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Logo of nihpaAbout Author manuscriptsSubmit a manuscriptHHS Public Access; Author Manuscript; Accepted for publication in peer reviewed journal;
 
Pharmacotherapy. Author manuscript; available in PMC 2017 August 8.
Published in final edited form as:
PMCID: PMC5548178
NIHMSID: NIHMS877951

Lack of an Effect of Ritonavir Alone and Lopinavir-Ritonavir on the Pharmacokinetics of Fenofibric Acid in Healthy Volunteers

Abstract

Study Objective

As we previously observed a significant 41% reduction in gemfibrozil exposure after 2 weeks of lopinavir-ritonavir administration, we sought to determine the influence of lopinavir-ritonavir and ritonavir alone on the pharmacokinetics of fenofibric acid, an alternative to gemfibrozil for the treatment of elevated triglyceride levels.

Design

Open-label, single-sequence pharmacokinetic study.

Setting

Clinical Research Center at the National Institutes of Health.

Subjects

Thirteen healthy adult volunteers.

Intervention

Subjects received a single oral dose of fenofibrate 145 mg during three study phases: before ritonavir administration, after 2 weeks of administration of ritonavir 100 mg twice daily, and after 2 weeks of administration of lopinavir 400 mg–ritonavir 100 mg twice daily.

Measurements and Main Results

Serial blood samples were collected over 120 hours for determination of fenofibric acid concentrations. Fenofibric acid pharmacokinetic parameter values were compared before and after concomitant ritonavir or lopinavir-ritonavir administration. The geometric mean ratios (90% confidence intervals) for fenofibric acid area under the plasma concentration–time curve were 0.89 (0.77–1.01) after 14 days of ritonavir alone compared with baseline (p>0.05) and 0.87 (0.69–1.05) after 14 days of lopinavir-ritonavir compared with baseline (p>0.05). Study drugs were generally well tolerated; all adverse events were mild or moderate, transient, and resolved without intervention.

Conclusion

In contrast to a significant interaction between gemfibrozil and lopinavir-ritonavir, neither lopinavir-ritonavir nor ritonavir alone altered the pharmacokinetics of fenofibric acid in healthy volunteers. These data suggest that fenofibrate remains an important option in human immunodeficiency virus–infected patients receiving common ritonavir-boosted therapy.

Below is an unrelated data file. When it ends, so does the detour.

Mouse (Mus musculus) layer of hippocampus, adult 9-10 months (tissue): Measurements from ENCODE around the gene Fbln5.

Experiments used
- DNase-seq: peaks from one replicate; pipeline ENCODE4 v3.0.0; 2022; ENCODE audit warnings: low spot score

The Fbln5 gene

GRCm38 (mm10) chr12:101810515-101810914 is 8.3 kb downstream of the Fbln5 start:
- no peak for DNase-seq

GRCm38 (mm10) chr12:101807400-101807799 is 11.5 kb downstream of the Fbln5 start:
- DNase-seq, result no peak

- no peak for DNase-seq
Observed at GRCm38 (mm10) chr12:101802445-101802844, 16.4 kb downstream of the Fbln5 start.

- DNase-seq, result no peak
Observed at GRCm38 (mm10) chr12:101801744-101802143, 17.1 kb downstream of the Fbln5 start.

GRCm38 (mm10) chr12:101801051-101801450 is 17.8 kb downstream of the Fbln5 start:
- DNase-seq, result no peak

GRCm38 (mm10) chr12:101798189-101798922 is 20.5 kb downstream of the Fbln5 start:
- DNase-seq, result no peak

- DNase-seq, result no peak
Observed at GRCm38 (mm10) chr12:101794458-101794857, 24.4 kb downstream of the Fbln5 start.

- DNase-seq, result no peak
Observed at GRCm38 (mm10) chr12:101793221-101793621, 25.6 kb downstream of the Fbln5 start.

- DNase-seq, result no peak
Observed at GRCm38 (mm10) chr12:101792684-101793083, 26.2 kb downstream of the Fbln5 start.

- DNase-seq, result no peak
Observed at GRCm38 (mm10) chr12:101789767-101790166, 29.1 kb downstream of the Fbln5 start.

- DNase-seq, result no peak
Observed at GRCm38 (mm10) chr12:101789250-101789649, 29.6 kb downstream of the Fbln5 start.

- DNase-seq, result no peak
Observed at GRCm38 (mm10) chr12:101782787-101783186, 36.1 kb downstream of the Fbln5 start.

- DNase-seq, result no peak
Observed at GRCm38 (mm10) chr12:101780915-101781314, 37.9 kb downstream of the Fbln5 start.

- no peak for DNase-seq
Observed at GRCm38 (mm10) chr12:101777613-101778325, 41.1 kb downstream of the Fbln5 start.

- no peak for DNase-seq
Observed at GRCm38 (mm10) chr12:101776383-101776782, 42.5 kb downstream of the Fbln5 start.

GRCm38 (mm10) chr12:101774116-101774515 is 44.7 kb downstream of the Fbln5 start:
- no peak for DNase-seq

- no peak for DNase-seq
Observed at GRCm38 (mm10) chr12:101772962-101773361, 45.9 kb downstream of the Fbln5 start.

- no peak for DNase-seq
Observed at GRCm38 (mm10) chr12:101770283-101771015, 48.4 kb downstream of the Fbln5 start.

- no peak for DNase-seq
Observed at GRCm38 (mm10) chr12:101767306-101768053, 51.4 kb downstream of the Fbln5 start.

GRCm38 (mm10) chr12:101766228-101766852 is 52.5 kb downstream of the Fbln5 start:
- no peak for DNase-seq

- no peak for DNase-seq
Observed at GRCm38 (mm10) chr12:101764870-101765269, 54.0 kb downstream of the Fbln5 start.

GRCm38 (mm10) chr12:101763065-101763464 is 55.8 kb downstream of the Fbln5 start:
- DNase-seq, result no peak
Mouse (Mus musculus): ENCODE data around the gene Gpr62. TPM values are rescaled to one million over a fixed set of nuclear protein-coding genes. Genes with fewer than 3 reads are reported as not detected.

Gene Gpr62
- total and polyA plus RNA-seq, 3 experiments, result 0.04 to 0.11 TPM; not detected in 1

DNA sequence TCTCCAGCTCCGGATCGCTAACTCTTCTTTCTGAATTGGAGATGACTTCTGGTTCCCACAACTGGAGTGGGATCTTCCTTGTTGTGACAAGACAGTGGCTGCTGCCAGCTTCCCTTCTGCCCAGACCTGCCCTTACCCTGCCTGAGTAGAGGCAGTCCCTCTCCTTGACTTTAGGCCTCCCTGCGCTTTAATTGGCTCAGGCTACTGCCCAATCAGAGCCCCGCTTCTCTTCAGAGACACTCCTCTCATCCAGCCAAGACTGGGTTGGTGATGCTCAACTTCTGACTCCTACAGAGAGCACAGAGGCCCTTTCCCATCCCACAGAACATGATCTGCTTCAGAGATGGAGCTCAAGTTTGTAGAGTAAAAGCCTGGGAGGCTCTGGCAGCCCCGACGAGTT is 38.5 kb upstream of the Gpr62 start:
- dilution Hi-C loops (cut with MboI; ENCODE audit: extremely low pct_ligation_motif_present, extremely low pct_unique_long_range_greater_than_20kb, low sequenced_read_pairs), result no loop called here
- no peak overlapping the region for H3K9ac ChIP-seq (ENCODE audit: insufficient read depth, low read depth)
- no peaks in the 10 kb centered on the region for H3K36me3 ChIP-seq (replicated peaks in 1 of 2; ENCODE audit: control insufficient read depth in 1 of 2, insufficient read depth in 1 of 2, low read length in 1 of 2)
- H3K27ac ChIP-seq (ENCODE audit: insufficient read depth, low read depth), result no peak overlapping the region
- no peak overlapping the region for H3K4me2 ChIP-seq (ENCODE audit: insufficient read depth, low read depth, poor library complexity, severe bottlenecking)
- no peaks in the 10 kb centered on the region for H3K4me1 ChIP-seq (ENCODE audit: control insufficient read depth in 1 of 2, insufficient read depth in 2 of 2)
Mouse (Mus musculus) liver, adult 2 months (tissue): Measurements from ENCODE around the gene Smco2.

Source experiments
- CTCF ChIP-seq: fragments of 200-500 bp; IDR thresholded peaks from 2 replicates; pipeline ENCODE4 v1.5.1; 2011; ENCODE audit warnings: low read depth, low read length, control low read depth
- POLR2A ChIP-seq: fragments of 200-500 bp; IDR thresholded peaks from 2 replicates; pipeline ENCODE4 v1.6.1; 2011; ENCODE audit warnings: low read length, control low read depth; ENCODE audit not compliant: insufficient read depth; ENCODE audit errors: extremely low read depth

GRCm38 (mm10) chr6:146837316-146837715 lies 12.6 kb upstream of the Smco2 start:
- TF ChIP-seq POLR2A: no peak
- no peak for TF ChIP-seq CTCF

Keywords: hypertriglyceridemia, HIV, protease inhibitor, fenofibrate, lopinavir-ritonavir, pharmacokinetics

Potent combination antiretroviral therapy (cART) has transformed human immunodeficiency virus (HIV) infection from a terminal illness to a chronic, treatable condition. Despite the recent update to the United States Department of Health and Human Services treatment guidelines,1 HIV protease inhibitors remain a key component of regimens for both treatment-naïve and treatment-experienced patients globally. Despite reductions in HIV-related morbidity and mortality secondary to cART, certain antiretroviral drugs, including most protease inhibitors, have been associated with lipid perturbations such as increases in triglyceride, low-density lipoprotein cholesterol, and total cholesterol levels.29 Furthermore, HIV infection itself is characterized by elevated triglyceride levels and reduced high-density lipoprotein cholesterol levels.7,8,10 Hyperlipidemia and severe isolated hypertriglyceridemia (triglyceride level > 1000 mg/dL) require intervention to reduce the risk of cardiovascular events and pancreatitis, respectively, in persons living with HIV.8,1113

The fibric acid derivatives, gemfibrozil and fenofibrate, are commonly used for the management of severe or isolated hypertriglyceridemia.14 In a retrospective cohort study, over 100 hypertriglyceridemic, HIV-infected patients who were treated with gemfibrozil and also receiving protease inhibitor–based cART, had a smaller mean change in triglyceride levels (−44.0%) compared with HIV-infected patients who received nonnucleoside reverse transcriptase inhibitor (NNRTI)-based cART (–60.3%) or non–HIV-infected controls (–59.3%).15 Gemfibrozil is a well-recognized substrate for uridine diphosphate–glucuronosyltransferase (UGT) enzymes; several isoforms of UGT are known to undergo induction in the presence of the HIV protease inhibitor, ritonavir, which is commonly used in numerous protease inhibitor–containing regimens as a pharmacokinetic enhancer.16,17 To determine whether a drug-drug interaction between protease inhibitors and gemfibrozil was partially responsible for gemfibrozil’s suboptimal activity, we previously conducted a pharmacokinetic study in healthy volunteers in which we observed a 41% reduction (P = 0.001) in gemfibrozil exposure after 2 weeks of administration of lopinavir 400 mg–ritonavir 100 mg twice daily.17 Given the dose-response relationship previously identified between gemfibrozil and its ability to lower serum triglyceride levels, the 41% reduction we observed in gemfibrozil exposure is likely clinically relevant. Contrary to our initial hypothesis of ritonavir-mediated UGT2B7 induction of gemfibrozil metabolism, the mechanism of this interaction appeared to be a reduction in gemfibrozil absorption with concurrent lopinavir-ritonavir.